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Moving on after tornadoes isn't easy for Dunn survivors

A year after the deadliest tornadoes ever recorded in North Carolina, survivors say they are still struggling with rebuilding their lives.

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DUNN, N.C. — On April 16, 2011, a tornado tore the roof off Wrench's Dunn home and knocked out one side of the house he had lived in for 48 years.

Home alone at the time, Wrench, 71, was struck by an air conditioner that the strong winds had torn from a window. Part of the ceiling collapsed on him as well.

Amazingly, he survived.

Every house on his street – Carroll Byrd Lane – was also destroyed, including the house that Stanley and Sherry Baker called home for 43 years.

Thirty tornadoes touched down across North Carolina that day – a single-day record for the state.

Twenty-four people died, and damage estimates topped $328 billion.

A year later, many of the victims, like Wrench and the Bakers, are still struggling.

A municipal roadblock

Wrench, who has been back in his home for several months, is still having trouble rebuilding his work shed and garage – where he spent most of his time before the tornado.

For months, he worked to save the nearly $6,700 he needed to buy a new garage, and he says he talked to numerous people within the city and county about rebuilding it before he paid to have the foundation laid in the same place the garage sat for more than three decades.

"They told me I was grandfathered in," Wrench said. "I thought I was doing right, and that's the reason I went and bought my building."

But the city says he apparently didn't talk to the right people, and when he recently went to get his permit to rebuild, he was denied. Dunn ordinance requires he set his garage 25 feet from the property line.

Wrench says that would mean he would have to pour more cement – something he says is not only costly but an outrageous request for someone who has suffered hardship.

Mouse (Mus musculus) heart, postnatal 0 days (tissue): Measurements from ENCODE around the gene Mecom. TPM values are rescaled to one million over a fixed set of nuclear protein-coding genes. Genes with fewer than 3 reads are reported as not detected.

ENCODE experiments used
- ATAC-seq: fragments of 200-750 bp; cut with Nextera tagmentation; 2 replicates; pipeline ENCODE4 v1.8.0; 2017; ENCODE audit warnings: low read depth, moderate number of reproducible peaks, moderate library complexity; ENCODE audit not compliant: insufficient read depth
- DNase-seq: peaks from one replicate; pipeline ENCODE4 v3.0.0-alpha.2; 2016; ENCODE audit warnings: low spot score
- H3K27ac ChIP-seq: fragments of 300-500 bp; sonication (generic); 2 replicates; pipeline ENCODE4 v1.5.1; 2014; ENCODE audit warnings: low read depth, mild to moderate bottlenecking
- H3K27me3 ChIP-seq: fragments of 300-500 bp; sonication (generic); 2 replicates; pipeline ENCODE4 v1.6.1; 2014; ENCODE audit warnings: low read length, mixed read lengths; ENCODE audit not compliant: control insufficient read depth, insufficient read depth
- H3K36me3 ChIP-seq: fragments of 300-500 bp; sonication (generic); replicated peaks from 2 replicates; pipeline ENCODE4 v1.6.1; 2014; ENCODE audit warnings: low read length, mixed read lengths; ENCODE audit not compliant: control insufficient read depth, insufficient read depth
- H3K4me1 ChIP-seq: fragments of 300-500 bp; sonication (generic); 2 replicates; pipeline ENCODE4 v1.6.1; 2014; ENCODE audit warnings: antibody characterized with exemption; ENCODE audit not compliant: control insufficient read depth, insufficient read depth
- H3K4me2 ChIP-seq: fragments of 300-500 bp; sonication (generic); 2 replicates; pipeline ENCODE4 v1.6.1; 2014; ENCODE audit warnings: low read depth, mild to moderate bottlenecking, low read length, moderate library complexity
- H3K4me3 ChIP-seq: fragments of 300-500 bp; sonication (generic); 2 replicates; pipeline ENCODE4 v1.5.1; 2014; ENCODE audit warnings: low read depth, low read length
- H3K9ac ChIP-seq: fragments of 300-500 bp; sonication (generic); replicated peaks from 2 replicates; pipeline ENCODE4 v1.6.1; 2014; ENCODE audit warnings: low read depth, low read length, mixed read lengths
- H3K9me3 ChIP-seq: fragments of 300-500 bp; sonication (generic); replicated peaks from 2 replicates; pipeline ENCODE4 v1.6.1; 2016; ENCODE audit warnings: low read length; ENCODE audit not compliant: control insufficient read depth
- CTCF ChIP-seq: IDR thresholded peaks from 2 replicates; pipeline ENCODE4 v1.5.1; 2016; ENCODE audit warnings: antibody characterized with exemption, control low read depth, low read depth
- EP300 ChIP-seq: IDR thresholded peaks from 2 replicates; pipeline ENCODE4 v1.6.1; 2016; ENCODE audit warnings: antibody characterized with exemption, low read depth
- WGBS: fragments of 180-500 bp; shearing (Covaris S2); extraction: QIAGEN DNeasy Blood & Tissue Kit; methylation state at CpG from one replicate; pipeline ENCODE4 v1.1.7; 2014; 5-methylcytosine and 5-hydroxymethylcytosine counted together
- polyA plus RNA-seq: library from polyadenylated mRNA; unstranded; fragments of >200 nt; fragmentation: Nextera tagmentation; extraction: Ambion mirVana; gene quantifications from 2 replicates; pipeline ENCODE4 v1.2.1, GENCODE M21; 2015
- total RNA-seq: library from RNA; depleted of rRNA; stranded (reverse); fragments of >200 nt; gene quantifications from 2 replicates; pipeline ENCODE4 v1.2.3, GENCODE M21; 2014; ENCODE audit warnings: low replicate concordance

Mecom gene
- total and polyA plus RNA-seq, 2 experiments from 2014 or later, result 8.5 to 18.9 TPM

"Ninety percent of what I had in my house, I lost," he said. "Now they want me to spend about $4,500 to put another slab of cement out here."

Other homeowners have since rebuilt similar garages and storage sheds and have complied with the ordinance.

But Wrench says his land backs up against a field and that there are no homeowners behind him. His building was there for 38 years and was set back 6 feet, which was appropriate at the time.

He can apply for a variance, but the fee to do so is $500, and there's no guarantee that the local Board of Adjustment would decide in his favor.

"I don't know what I'm going to do. I really don't," he said. "I just hate to have that cement right there and can't put my building back on it after it was there for 38 years."

The emotional scars

The Bakers are facing a different type of struggle. Like Wrench, the couple was home when the tornado hit. They and their daughter crouched in a hallway while the strong winds ripped through their house.

"I mean, I really thought all of us were going to die," Sherry Baker recalled Monday. "I said we're all going to die together."

They vowed never to return to Carroll Byrd Lane, but the emotional scars of that day are still very fresh, and trying to resume a normal life has been a challenge.

In the aftermath of the tornado, the family suffered a few setbacks along their path to recovery. Sherry Baker was diagnosed with cancer – today she's cancer-free – Stanley Baker had to have his knees replaced, and the family suffered another devastating loss when her daughter's home was destroyed by fire.

"It's been a year. We still don't – we're here in our new home. We love our new home, but our life is still not together. Period," Sherry Baker said.

The couple chuckles now about that April day, but the fear is still there.

"When a bad storm comes up, she's ready to roll," Stanley Baker said of his wife.

"It didn't take me overnight to get 43 years, and I don't think I can get my life back to normal (in just a year)," Sherry Baker said. "You don't ever get it back, anyway."



Stacy Davis, Reporter
Terry Cantrell, Photographer
Kelly Gardner, Web Editor

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